New Rheumatoid Arthritis Drug Approved
Blocks immune system signal
MONDAY, Dec. 27 (HealthDay News ) -- A drug that fights painful rheumatoid arthritis by limiting a signal in a person's immune system has received government approval, its manufacturer announced.
Bristol-Myers Squibb says the medication with the generic name of abatacept (marketed as Orencia) received U.S. Food and Drug Administration approval Dec. 23.
In clinical trials published in the Sept. 15, 2005 issue of the New England Journal of Medicine, abatacept more than doubled the odds that someone with difficult-to-treat rheumatoid arthritis had at least a 20 percent improvement in symptoms.
"Rheumatoid arthritis patients should be optimistic because there's now another option that works well, even where other drugs haven't," Dr. Mark Genovese, an associate professor of medicine and the associate division chief in immunology and rheumatology at Stanford University, told HealthDay. Genovese is the lead author of the study and also a paid consultant for Bristol-Myers Squibb.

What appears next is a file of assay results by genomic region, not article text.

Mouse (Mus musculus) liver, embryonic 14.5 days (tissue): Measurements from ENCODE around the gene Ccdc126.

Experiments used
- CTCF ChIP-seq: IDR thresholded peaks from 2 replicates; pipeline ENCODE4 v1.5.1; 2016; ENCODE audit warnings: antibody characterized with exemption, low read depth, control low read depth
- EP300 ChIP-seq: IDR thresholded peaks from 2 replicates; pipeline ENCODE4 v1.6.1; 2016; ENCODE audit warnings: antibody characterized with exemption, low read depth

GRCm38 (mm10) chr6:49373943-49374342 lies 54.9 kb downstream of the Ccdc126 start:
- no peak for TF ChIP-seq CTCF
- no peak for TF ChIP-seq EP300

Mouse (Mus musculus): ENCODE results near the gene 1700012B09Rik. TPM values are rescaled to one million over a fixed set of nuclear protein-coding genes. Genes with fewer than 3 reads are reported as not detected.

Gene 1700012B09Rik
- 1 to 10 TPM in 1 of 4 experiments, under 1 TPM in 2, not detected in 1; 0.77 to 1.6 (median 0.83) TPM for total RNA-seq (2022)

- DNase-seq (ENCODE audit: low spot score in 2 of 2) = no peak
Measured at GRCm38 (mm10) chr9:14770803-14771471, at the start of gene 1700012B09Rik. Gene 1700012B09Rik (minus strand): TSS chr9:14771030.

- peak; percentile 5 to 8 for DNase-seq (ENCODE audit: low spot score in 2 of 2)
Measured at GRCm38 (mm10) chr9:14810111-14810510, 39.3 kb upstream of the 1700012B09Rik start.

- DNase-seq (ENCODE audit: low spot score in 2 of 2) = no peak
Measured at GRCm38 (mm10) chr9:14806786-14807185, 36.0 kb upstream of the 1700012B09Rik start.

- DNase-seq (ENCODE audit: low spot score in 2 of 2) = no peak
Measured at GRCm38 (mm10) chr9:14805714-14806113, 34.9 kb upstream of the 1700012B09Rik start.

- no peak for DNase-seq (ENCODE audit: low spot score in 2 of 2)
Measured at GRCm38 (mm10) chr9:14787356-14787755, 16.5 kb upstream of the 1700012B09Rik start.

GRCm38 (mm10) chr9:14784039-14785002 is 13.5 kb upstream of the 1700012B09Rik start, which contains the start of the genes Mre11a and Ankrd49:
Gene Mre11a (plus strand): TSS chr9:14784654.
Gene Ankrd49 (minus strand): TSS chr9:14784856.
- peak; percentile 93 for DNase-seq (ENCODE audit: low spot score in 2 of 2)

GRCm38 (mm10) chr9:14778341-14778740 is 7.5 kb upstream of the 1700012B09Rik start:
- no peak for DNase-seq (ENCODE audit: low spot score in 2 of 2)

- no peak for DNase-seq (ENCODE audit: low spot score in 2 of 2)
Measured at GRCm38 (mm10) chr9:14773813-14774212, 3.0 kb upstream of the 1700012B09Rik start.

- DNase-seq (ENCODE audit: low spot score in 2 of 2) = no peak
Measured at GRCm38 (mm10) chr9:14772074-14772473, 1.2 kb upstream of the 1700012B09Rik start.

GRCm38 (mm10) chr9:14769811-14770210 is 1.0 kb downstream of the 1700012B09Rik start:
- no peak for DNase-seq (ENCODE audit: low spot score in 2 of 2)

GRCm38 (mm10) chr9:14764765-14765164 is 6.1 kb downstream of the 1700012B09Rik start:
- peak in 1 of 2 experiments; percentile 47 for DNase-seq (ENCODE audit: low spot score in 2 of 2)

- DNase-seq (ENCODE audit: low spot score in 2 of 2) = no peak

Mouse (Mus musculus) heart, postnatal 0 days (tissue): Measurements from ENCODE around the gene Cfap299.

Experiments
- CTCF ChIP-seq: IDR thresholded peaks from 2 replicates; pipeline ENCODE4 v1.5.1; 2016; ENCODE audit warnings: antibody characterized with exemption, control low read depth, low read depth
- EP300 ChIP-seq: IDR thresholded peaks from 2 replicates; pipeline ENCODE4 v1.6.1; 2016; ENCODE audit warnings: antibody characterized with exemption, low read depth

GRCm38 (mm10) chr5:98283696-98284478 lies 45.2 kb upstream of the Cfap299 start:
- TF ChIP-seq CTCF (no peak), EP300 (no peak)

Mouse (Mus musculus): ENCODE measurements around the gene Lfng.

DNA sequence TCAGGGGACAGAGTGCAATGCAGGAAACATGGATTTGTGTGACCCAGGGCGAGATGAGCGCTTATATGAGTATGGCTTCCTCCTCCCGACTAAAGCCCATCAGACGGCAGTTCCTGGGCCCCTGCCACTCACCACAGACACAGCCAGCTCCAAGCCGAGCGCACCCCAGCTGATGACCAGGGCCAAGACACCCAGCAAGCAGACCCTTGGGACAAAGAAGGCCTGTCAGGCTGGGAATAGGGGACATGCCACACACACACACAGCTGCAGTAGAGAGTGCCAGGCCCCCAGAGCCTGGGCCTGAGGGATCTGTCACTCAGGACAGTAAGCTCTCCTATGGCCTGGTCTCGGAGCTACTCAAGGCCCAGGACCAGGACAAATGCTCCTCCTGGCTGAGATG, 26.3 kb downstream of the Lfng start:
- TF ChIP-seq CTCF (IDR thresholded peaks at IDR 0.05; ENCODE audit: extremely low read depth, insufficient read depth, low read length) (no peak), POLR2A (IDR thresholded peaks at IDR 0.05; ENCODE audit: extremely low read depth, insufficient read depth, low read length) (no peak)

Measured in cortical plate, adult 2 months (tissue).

More than 2 million Americans have rheumatoid arthritis, according to the Arthritis Foundation. As the disease progresses, loss of movement and function in the affected joints can occur.
Current treatment options include over-the-counter nonsteroidal anti-inflammatory drugs (NSAIDs) and other pain relievers; oral steroids; anti-rheumatic drugs, such as methotrexate; and biologic response modifiers, such as etanercept and infliximab, according to the Arthritis Foundation.
According to Genovese, abatacept works by blocking a signal that fully activates the immune system's T-cells. Because the drug modifies the response of the immune system, the risk of infection is potentially increased.
Visit the U.S. National Institutes of Health to learn more about arthritis.